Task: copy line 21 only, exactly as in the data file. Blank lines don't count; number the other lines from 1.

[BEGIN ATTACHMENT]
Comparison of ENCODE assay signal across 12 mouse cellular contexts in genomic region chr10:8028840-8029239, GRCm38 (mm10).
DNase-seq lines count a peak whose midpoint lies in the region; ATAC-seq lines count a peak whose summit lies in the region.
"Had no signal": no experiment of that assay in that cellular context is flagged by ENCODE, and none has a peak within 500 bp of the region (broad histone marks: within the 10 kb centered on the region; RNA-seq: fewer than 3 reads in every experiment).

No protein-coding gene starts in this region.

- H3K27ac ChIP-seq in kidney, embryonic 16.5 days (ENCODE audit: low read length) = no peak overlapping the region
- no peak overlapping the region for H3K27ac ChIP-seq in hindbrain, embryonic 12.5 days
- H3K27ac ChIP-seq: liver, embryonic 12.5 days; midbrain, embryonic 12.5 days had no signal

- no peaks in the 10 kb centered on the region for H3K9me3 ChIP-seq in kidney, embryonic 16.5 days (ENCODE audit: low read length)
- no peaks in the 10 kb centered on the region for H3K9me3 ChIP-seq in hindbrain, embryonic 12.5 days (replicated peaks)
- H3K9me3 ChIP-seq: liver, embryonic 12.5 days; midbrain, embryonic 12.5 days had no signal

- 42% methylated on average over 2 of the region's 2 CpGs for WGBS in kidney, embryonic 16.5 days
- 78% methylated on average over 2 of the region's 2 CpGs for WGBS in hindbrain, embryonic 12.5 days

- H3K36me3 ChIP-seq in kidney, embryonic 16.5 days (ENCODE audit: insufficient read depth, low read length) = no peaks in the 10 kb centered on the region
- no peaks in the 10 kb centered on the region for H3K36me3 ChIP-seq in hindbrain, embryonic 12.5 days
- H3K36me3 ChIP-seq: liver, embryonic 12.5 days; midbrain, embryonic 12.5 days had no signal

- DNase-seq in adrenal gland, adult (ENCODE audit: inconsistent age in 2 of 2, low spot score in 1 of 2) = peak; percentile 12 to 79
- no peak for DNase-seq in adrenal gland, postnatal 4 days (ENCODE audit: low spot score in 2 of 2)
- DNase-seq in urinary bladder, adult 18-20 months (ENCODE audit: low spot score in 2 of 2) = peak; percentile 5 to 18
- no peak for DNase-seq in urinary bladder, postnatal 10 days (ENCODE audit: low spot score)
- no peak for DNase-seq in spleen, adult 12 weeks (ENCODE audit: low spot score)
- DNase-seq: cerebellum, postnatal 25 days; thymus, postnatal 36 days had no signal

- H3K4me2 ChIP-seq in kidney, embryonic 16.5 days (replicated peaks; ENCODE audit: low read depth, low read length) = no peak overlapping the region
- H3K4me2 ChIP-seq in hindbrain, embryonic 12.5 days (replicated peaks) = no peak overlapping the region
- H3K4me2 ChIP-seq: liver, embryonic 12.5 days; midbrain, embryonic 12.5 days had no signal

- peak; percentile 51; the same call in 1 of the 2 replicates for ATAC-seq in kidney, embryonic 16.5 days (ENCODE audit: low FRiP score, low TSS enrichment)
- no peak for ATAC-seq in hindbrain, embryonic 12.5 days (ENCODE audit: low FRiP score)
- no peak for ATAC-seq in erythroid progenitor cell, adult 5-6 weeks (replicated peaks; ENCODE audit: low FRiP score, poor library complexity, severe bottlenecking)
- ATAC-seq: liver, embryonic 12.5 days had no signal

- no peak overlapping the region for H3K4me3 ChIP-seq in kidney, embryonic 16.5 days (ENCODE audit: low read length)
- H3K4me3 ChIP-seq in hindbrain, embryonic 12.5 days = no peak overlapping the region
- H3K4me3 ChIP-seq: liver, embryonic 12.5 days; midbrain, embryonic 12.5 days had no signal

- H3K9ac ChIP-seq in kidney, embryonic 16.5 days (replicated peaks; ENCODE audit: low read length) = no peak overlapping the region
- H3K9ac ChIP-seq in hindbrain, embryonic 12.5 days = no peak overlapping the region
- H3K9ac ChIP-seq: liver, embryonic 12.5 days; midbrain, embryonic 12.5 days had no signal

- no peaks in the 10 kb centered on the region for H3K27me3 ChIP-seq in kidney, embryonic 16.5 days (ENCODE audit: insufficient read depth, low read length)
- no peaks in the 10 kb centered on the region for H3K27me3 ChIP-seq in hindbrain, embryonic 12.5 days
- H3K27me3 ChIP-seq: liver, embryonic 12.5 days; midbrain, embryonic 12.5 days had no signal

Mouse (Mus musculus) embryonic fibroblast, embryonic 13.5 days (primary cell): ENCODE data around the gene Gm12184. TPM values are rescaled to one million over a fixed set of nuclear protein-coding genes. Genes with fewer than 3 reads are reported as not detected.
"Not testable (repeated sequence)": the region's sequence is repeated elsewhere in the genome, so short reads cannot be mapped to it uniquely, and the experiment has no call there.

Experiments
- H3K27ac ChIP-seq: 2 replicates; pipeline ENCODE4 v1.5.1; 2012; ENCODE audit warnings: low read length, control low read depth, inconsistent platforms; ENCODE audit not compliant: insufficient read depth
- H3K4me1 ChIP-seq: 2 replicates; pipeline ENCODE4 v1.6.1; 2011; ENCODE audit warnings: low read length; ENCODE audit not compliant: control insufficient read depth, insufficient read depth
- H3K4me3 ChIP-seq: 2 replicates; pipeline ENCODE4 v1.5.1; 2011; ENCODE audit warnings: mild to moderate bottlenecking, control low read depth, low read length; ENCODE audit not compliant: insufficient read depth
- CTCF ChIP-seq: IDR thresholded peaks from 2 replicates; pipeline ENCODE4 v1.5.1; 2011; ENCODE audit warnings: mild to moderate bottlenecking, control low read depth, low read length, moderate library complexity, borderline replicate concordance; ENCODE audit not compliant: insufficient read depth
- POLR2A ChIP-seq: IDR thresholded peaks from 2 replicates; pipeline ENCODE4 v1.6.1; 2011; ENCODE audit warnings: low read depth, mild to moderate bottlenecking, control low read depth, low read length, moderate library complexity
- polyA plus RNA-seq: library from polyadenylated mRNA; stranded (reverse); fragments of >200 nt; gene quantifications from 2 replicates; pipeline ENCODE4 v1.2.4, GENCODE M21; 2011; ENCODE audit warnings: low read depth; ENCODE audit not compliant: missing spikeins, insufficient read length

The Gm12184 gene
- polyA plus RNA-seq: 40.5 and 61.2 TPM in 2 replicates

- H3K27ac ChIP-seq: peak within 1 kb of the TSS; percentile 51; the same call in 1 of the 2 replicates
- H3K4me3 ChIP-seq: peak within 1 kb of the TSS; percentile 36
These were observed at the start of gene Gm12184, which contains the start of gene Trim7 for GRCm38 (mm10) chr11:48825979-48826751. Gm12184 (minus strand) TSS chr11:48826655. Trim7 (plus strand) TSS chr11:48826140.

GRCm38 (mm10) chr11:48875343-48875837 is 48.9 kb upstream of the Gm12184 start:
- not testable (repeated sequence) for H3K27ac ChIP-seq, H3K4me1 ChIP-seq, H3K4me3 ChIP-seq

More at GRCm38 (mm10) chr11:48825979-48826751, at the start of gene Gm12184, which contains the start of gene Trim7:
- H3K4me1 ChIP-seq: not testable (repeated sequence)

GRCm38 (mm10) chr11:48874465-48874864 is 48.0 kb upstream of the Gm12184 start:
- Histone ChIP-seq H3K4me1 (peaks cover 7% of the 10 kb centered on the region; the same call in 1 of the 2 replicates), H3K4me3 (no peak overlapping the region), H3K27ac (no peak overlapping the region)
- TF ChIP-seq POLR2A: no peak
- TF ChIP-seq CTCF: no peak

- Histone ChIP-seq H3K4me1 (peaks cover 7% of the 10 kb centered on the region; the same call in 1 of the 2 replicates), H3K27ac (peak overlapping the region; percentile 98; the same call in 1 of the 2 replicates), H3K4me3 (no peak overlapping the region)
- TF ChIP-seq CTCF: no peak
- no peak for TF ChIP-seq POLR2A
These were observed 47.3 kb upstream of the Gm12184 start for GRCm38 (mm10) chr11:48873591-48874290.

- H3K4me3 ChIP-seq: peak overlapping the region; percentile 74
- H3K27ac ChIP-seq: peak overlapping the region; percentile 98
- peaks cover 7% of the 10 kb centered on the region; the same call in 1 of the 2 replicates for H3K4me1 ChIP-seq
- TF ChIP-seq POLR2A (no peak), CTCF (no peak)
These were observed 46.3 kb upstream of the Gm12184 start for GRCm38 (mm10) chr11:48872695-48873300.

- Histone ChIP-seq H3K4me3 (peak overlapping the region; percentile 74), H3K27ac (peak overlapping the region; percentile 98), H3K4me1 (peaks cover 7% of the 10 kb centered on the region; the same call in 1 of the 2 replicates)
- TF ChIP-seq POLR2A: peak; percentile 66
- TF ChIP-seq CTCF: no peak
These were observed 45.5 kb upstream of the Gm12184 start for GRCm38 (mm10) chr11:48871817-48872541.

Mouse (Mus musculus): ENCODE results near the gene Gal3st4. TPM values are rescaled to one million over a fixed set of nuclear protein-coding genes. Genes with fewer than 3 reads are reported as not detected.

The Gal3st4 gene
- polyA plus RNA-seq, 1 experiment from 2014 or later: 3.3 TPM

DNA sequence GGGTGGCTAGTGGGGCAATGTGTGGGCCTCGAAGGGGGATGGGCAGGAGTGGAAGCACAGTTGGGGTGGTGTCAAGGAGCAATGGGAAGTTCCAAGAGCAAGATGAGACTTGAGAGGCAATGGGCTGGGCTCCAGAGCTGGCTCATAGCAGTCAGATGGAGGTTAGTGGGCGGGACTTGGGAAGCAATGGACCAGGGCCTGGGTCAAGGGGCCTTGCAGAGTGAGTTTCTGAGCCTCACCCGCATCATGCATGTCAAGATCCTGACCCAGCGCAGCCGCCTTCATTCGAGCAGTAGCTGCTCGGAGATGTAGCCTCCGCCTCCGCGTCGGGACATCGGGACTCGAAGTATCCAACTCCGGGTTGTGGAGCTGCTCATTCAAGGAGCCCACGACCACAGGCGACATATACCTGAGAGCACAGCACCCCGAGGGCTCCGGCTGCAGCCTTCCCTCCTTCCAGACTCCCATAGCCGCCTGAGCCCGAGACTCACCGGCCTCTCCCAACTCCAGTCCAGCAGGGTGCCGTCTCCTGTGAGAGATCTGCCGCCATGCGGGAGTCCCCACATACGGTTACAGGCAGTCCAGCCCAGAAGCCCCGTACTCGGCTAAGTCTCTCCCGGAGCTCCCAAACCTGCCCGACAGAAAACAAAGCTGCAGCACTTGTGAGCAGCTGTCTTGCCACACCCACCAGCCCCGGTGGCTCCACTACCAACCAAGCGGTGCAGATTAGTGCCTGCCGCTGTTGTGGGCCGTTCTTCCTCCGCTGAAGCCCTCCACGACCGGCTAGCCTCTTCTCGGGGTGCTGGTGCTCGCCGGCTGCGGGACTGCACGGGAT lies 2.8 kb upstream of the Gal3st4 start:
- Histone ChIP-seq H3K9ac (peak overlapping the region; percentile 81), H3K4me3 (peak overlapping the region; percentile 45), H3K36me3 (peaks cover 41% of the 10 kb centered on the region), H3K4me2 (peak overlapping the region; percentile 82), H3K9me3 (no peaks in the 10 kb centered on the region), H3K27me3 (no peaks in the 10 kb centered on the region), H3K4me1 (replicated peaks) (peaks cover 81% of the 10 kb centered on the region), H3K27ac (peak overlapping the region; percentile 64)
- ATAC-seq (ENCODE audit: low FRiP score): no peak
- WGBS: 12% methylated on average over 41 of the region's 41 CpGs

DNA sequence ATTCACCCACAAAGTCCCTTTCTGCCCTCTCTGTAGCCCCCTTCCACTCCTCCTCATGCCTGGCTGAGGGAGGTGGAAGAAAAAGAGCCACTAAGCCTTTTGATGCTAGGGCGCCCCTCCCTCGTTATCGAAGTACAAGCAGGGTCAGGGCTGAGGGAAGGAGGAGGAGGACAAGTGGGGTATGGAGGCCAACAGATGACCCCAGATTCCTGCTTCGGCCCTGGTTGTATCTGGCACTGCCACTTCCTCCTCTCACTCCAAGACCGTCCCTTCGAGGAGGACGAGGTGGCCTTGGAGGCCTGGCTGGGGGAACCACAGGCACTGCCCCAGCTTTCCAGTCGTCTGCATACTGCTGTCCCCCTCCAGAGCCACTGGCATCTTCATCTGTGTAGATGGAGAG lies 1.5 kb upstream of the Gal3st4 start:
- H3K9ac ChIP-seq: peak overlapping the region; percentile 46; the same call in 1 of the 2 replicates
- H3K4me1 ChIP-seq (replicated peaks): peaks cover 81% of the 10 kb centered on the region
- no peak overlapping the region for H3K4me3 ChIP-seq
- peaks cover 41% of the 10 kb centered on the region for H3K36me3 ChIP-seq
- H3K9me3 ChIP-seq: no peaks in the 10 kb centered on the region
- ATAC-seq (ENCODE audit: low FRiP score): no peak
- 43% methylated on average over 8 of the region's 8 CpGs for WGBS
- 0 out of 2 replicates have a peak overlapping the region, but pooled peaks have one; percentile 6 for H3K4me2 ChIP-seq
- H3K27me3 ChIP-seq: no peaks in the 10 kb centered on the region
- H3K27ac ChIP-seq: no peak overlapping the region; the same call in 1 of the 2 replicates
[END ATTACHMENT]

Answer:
- DNase-seq: cerebellum, postnatal 25 days; thymus, postnatal 36 days had no signal